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Pupils sign petition to stop Piers Morgan’s old school from forcing ‘gender neutral’ trousers

Hundreds of pupils sign petition to stop Piers Morgan’s former school from forcing all students to wear ‘gender neutral’ trousers

  • Priory School in Lewes, Sussex introduced trousers to boys and girls uniforms
  • Parents and pupils protesting the move have been called ‘transphobic’
  • Former pupil Piers Morgan threatened to turn up outside the school gates wearing a skirt

Hundreds of students have signed a petition to stop a school from forcing all students to wear ‘gender neutral’ trousers.

Despite originally set up in 2017 as a bid to be ‘gender-neutral’ for transitioning students, the policy at Priory School has been criticised by trans – and transphobic – campaigners.

Priory School in Lewes, West Sussex, was also met with protests from parents and pupils for forcing all students – boys and girls – to wear a uniform of polo shirt, school jumper and trousers.

Students say they should all have the right to choose whether they wish to wear a skirt or trousers.

Hundreds of students have signed a petition to stop a school from forcing all students to wear ‘gender neutral’ trousers

And Priory School alumnus Piers Morgan called for boys to be boys and girls to be girls

And Priory School alumnus Piers Morgan called for boys to be boys and girls to be girls

The petition is being supported by former pupil Piers Morgan who threatened to turn up outside the school gates wearing a skirt.

It read: ‘Forcing everyone to wear trousers is limiting choice, preventing people from having the ability to choose whether to wear a skirt or trousers and therefore preventing diversity.

‘It is also very bad for the environment because the old uniforms have to be thrown away, wasting old cotton uniform. Fast fashion is the second biggest contributor to climate change.’

In 2017, when the policy was put in place, headteacher Anthony Smith said it was for a ‘small number’ of students who identified as transgender at the school.

However, trans activists have said trans girls should also be allowed to wear skirts if they wish and trans boys should be able to wear trousers.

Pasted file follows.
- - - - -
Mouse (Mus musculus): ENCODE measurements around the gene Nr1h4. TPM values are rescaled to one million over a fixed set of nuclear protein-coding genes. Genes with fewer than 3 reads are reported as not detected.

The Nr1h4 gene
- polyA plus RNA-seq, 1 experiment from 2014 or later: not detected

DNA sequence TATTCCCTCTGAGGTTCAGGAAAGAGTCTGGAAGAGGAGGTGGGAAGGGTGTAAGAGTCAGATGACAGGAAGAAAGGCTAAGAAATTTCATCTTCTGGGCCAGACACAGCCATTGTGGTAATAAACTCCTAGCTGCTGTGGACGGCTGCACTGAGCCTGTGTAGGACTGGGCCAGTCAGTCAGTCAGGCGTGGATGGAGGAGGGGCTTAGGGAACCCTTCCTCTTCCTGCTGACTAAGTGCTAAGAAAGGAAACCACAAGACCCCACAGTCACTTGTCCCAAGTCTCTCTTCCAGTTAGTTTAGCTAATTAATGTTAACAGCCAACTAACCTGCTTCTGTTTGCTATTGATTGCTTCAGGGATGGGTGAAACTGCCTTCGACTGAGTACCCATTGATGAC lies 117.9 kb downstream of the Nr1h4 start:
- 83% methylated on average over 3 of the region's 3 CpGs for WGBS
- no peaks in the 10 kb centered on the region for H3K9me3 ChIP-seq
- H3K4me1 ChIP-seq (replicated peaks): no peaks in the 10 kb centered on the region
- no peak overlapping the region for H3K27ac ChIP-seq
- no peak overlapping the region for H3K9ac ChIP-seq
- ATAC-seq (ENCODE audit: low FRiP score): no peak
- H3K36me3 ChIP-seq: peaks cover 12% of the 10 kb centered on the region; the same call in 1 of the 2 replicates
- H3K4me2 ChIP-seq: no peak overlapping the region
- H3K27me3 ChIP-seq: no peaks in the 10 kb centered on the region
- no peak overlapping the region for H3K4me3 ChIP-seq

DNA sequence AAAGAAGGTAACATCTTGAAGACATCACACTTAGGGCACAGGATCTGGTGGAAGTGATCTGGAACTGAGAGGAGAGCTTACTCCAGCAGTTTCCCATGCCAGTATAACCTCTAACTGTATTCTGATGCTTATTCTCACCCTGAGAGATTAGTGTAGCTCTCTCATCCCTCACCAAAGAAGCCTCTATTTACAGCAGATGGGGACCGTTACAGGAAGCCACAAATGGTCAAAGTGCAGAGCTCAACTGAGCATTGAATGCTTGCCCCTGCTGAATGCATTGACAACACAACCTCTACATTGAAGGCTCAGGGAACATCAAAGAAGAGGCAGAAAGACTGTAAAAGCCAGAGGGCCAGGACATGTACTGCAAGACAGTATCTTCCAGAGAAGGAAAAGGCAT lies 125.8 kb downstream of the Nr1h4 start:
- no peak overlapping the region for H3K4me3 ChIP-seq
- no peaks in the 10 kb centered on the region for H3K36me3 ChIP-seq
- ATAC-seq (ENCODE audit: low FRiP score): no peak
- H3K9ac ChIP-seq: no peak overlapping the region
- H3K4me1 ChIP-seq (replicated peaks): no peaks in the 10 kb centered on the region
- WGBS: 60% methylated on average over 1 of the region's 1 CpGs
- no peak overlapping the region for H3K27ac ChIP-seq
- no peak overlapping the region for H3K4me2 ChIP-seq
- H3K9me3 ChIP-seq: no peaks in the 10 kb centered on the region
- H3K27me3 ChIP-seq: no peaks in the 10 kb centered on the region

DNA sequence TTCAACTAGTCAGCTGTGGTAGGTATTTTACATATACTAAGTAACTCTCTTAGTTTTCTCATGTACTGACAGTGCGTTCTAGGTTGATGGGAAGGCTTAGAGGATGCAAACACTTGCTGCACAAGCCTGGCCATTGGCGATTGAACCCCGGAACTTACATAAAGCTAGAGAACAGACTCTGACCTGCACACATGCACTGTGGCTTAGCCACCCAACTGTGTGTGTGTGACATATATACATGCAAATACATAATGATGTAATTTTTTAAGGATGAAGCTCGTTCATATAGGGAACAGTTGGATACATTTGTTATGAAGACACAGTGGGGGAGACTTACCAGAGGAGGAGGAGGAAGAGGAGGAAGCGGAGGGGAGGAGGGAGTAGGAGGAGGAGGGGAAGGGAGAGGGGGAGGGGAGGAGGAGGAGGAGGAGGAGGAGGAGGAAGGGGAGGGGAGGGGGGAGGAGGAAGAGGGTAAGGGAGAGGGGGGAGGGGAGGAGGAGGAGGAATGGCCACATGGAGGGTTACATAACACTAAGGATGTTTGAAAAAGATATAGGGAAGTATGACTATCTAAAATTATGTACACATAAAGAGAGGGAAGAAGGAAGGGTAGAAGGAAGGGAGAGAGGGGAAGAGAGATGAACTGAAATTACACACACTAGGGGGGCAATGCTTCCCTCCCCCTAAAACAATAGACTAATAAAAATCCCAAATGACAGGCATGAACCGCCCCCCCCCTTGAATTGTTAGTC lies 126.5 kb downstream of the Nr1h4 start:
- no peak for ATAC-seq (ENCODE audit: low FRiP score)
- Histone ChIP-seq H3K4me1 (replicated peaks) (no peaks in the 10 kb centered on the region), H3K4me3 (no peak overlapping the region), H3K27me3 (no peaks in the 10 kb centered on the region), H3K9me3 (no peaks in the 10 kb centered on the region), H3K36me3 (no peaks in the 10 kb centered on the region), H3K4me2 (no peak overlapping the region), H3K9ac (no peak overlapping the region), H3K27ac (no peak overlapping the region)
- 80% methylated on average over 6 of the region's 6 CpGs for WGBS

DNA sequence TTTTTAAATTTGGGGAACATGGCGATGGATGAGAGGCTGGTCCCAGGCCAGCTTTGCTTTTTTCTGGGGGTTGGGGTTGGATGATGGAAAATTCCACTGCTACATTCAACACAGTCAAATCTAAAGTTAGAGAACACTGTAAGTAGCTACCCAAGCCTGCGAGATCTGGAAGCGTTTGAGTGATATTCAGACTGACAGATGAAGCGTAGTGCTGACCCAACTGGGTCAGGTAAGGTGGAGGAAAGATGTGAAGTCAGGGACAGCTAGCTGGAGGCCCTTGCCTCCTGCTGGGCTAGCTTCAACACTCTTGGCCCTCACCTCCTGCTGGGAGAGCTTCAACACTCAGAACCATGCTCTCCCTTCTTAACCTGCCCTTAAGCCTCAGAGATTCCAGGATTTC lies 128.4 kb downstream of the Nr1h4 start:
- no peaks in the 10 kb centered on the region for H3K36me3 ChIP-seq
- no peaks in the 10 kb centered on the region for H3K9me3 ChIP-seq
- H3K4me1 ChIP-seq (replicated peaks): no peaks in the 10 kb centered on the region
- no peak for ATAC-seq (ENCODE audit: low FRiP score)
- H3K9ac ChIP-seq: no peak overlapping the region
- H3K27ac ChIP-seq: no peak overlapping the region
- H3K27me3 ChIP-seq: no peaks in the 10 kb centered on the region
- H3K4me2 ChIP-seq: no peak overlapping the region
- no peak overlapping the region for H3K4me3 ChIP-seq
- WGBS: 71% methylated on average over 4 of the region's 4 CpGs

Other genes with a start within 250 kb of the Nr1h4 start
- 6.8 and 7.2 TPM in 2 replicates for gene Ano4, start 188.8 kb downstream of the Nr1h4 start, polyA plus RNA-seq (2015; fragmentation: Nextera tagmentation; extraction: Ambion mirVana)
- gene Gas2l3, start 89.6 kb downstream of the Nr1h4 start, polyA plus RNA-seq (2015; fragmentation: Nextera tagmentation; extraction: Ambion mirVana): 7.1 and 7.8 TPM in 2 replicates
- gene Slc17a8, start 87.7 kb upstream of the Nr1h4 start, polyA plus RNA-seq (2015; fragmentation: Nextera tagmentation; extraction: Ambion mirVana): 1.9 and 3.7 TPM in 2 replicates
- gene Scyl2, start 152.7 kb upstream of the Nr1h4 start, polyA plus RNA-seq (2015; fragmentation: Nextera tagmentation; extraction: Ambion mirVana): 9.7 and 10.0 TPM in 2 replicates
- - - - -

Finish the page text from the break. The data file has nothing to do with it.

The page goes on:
In 2017, when the policy was put in place, headteacher Anthony Smith said it was for a 'small number' of students who identified as transgender at the school

In 2017, when the policy was put in place, headteacher Anthony Smith said it was for a ‘small number’ of students who identified as transgender at the school

Campaigner for LGBTQ rights Jane Fae said: ‘What is inexplicable is that the head teacher at this school claimed this move was “trans-friendly”.

‘I would very much like to know who on earth told him that.

‘I know of no major trans organisation that would give such advice: so either he has misunderstood something quite fundamental….or he has sought advice from anti-trans campaigners.’

More than 400 people have signed the petition so far.

Comments on the petition also suggest the policy was put in place to stop girls from rolling up their skirts.

One parent said: ‘The school needs to back off and admit that perhaps they took it to far.

The new uniforms as shown in a mock-up sent to parents. Parents of senior pupils complain they will have to buy their children a new uniform for a 'couple of terms'

The new uniforms as shown in a mock-up sent to parents. Parents of senior pupils complain they will have to buy their children a new uniform for a ‘couple of terms’

Priory School in Lewes, pictured, said the new uniform was designed to cater for trans gender pupils, although parents claim the original plan was only to mandate new starters to wear the uniform

Priory School in Lewes, pictured, said the new uniform was designed to cater for trans gender pupils, although parents claim the original plan was only to mandate new starters to wear the uniform

‘If their worry is about skirts being too short then they should deal with that issue and not prevaricate about it being for other reasons.’

In response, a spokesperson for the school said: ‘Priory School uniform is designed to be a practical uniform which encourages students to be ready to focus on their school work and activities.

‘Our uniform also helps us to dilute the status placed on expensive clothes or labels and challenge the belief that we are defined by what we wear.

‘Instead, we encourage individual beliefs, ideas, passions and well-being and an ethos of camaraderie that is reflected in this shared experience.

‘We believe that a uniform worn without modification is the best way to ensure equality.

‘We do not want children feeling vulnerable and stressed by the pressure they feel to wear or own the latest trend or status symbol.

‘Priory school is not unusual in having a trousers as the uniform item for all students.

‘There are at least 40 other schools which have a similar uniform requirement.

‘Our core purpose remains the quality of teaching and learning and we aim to achieve this by maximising the time spent on planning, delivering and evaluating the quality of provision.’        

Read more at DailyMail.co.uk


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